The 90’s – History of the Venice Film Festival

Screen Shot 2016-08-18 at 5.55.51 PMIn 1990 the jury headed by Gore Vidal assigned the Golden Lion to Tom Stoppard’s Rosencrantz and Guildenstern Are Dead, in preference to the visionary emerging talent of Jane Campion. This controversial decision kindled heated debate between the public and experts, with shades of the ’50s when the juries apparently ignored Visconti’s films. An Angel at My Table only received the Jury Grand Prix. Likewise the great surprise of the following year, Raise the Red Lantern by Chinese director Zhang Yimou, did not succeed in winning the Golden Lion (it went instead to Michalkov’s Urga), however the last Festival directed by Biraghi was distinguished by a broad variety in selection, and the inclusion of young American talent such as Spike Lee and Gus Van Sant.

Filmmaker Gillo Pontecorvo (nominated Curator in 1992 then appointed Director until 1996), the director of La battaglia di Algeri, took up office with three decrees: make Venice the capital of quality filmmaking, bring the great directors and film stars back to the Lido, and revitalise the Palazzo del Cinema zone with young people. Pontecorvo succeeded in his intentions through a remarkable series of events and initiatives. During the years of his mandate Venice hosted the “Auteurs’ Assise” (1993), numerous seminars were held and the U.M.A.C. (World Union of Auteurs) was founded.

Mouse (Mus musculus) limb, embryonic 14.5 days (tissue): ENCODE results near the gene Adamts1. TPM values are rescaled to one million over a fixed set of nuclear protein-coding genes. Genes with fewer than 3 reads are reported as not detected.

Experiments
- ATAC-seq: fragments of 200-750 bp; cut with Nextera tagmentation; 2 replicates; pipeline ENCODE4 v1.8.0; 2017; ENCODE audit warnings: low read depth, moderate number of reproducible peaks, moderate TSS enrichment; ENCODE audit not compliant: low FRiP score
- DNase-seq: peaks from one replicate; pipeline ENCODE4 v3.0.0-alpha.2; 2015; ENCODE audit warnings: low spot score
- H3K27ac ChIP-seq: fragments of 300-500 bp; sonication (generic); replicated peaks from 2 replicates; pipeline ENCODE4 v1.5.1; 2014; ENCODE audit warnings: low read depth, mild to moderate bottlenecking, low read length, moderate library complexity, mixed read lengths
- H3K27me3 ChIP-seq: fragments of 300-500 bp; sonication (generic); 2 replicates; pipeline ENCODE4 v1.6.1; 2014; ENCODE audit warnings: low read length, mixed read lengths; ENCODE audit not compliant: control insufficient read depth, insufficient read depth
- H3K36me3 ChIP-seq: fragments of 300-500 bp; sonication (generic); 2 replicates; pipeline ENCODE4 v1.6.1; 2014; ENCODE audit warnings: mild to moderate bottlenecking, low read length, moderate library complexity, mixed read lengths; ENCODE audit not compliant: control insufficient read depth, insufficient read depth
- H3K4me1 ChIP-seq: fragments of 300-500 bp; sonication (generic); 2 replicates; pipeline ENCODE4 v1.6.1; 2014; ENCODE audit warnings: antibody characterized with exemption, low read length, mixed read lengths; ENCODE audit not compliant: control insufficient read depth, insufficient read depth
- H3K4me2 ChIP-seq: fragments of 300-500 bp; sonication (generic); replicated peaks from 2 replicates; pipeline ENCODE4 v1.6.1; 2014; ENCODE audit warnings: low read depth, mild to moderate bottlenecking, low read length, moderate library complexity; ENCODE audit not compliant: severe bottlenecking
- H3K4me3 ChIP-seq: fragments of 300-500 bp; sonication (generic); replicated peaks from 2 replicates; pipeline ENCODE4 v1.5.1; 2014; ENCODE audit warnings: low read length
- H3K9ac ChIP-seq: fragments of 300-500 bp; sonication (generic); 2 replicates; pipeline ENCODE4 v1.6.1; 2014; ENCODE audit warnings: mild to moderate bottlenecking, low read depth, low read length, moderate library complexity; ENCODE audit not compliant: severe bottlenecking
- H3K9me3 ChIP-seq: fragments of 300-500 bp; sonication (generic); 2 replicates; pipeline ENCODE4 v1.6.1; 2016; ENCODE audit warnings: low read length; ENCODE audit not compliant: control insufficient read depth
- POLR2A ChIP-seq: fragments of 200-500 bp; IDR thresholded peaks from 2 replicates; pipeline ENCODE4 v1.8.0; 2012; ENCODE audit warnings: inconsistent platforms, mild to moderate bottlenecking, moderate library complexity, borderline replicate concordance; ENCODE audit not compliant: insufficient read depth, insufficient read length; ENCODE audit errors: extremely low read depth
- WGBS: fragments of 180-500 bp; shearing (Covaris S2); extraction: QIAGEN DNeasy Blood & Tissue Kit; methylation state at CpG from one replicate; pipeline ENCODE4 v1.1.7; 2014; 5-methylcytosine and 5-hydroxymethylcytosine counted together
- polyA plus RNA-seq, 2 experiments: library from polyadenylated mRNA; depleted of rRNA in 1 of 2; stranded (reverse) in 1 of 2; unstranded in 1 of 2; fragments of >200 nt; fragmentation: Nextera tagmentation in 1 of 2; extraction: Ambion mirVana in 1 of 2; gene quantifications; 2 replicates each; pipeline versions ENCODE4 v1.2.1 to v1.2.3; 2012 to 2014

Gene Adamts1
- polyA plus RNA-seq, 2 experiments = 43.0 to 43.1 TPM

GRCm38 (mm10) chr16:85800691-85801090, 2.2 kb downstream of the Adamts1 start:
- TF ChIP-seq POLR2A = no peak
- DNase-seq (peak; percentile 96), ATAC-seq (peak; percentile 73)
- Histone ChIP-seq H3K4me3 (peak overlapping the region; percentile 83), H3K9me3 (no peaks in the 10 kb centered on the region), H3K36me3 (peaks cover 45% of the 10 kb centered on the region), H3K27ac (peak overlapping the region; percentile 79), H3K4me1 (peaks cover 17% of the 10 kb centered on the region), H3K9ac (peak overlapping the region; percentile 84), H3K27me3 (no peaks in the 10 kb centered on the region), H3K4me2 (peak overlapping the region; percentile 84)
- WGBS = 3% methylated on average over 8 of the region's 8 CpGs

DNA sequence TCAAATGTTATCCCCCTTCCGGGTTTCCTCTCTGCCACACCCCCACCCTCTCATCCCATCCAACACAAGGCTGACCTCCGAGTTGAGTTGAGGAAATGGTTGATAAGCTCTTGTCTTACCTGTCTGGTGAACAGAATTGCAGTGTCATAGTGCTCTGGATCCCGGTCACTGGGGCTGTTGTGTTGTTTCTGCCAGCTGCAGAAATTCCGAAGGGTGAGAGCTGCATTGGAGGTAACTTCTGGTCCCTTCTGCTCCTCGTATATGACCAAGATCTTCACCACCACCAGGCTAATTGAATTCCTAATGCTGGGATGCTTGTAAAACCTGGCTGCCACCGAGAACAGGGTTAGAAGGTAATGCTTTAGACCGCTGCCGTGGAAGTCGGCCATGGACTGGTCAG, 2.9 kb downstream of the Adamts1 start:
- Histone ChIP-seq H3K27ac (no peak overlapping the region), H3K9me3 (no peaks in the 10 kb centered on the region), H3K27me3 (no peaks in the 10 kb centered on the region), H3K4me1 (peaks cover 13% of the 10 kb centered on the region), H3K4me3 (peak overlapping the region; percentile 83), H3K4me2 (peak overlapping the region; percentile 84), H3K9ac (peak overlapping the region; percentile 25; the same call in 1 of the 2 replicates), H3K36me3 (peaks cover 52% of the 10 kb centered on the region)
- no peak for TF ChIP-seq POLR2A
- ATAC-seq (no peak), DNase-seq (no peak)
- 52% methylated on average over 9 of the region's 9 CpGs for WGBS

Gillo Pontecorvo

The spectacular films from the Notte section brought “stars” from the US firmament to the Lido – Jack Nicholson, Harrison Ford, Bruce Willis, Kevin Costner, Mel Gibson, Nicole Kidman, Tom Hanks, Denzel Washington, with Golden Lions for Career Achievement to Dustin Hoffman, Al Pacino, Robert De Niro, and Francis Coppola; at the 1992 Festival, the Golden Lion was awarded to a comedian, Paolo Villaggio.

The Lido was re-animated during the Pontecorvo years with rock concerts held in the square facing the Casinò, and thanks to the initiative of “CinemAvvenire”, which entailed inviting high school students who had won awards for work on film themes.

Screen Shot 2016-08-18 at 5.56.38 PMOf the films and filmmakers launched during Pontecorvo’s period, mention must be made of the young Italians Mario Martone (Morte di un matematico napoletano), Aurelio Grimaldi (La discesa di Aclà a Floristella), Carlo Carlei (La corsa dell’innocente at the first Festival, along with Sally Potter (Orlando) and Neil Jordan (The Crying Game).


Over the following years the Lido witnessed a series of appearances by filmmakers and works including Altman (Short Cuts, Golden Lion) and Abel Ferrara, de Heer and Radford (Il postino), Peter Jackson (Heavenly Creatures) and Milcho Manchevski (Before the Rain, Golden Lion), Lee Tamahori and Kathryn Bigelow (Strange Days), Tsai Ming Liang and Anh Hung Tran (two oriental Golden Lions), Gregg Araki, then Jane Campion once more (The Portrait of a Lady).

One of the innovations introduced by Pontecorvo was the landmark section “Finestra sulle immagini”, a lively workshop of film and video, shorts, medium length and feature films, animation, anything new and unusual on offer from audio-visual production.

Under the direction of Felice Laudadio the films of Takeshi Kitano were launched on the international stage; in 1997 he received the Golden Lion for Hana-bi. In 1998 Così ridevano by Gianni Amelio became the ninth Golden Lion awarded to an Italian film. At this time a vast marquee was also erected in Via Sandro Gallo to host the ever-increasing members of the public for the Festival screenings.

In 1999, Alberto Barbera was appointed as director of the festival. He took up the position until 2001.

Festival Director, Alberto Barbera


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